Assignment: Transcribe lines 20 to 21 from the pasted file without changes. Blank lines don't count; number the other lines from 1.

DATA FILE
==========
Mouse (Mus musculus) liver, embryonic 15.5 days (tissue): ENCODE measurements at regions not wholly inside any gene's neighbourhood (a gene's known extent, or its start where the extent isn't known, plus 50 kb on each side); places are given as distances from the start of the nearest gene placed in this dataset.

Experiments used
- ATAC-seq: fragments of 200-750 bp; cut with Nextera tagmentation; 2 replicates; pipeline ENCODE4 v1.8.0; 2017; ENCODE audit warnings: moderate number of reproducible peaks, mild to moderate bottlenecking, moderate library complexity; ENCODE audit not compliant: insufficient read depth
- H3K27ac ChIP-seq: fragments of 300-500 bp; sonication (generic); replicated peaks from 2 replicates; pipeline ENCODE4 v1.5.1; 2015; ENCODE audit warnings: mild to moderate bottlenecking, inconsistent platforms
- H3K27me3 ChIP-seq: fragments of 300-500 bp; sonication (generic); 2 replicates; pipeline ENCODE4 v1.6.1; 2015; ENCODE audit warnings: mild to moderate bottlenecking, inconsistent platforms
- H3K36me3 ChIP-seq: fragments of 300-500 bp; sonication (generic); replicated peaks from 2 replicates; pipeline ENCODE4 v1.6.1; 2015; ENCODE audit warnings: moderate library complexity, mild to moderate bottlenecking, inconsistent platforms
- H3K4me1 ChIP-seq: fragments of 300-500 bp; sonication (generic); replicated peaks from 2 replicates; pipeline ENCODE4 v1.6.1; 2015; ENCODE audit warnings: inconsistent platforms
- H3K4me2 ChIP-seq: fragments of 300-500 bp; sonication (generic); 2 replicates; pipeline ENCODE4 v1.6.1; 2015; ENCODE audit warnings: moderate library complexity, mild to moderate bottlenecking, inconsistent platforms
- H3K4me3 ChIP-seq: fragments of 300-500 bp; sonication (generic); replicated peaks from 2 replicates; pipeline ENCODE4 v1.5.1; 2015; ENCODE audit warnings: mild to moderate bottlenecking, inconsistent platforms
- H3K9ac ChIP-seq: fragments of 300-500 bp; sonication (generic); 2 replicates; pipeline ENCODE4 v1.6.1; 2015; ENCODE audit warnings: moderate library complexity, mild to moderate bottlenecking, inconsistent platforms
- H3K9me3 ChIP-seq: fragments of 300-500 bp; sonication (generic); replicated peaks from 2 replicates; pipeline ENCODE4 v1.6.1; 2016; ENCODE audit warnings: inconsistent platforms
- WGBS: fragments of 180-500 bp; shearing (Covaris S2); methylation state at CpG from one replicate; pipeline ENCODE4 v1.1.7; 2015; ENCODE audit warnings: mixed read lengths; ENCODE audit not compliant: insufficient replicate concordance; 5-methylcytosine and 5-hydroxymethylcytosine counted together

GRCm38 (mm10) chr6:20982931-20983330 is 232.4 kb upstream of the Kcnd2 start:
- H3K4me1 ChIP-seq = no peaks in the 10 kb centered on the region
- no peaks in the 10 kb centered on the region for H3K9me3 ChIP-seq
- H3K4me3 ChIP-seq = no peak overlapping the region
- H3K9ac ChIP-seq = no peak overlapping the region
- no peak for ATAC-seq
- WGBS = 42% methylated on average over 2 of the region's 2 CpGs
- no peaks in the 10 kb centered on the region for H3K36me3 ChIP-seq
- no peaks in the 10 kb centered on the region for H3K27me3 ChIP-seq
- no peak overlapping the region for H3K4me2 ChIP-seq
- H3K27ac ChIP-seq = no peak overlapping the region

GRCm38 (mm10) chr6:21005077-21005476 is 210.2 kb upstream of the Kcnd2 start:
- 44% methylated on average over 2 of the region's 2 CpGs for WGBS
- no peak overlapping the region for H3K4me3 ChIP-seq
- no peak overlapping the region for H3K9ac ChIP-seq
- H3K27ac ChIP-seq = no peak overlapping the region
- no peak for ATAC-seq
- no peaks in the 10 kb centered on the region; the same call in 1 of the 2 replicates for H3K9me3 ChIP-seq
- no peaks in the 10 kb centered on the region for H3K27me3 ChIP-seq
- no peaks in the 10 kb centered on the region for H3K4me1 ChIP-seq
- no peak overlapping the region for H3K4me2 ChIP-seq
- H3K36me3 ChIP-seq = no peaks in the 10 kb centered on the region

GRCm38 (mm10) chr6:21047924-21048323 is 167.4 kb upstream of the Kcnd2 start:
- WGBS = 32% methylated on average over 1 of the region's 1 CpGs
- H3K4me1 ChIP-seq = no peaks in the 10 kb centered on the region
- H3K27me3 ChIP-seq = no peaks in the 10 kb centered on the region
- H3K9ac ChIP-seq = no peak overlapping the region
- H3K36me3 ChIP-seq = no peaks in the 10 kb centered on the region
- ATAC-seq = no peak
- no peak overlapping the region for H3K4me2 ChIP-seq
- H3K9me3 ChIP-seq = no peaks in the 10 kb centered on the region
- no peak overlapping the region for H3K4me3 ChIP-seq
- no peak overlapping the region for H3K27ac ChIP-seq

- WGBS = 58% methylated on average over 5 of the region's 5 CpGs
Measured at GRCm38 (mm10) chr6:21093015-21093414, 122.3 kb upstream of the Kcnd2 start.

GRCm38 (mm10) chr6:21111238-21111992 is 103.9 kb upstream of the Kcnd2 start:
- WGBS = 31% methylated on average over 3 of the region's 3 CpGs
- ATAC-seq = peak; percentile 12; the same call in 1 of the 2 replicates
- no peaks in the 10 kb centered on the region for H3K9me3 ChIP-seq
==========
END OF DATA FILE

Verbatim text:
- no peaks in the 10 kb centered on the region for H3K36me3 ChIP-seq
- no peaks in the 10 kb centered on the region for H3K27me3 ChIP-seq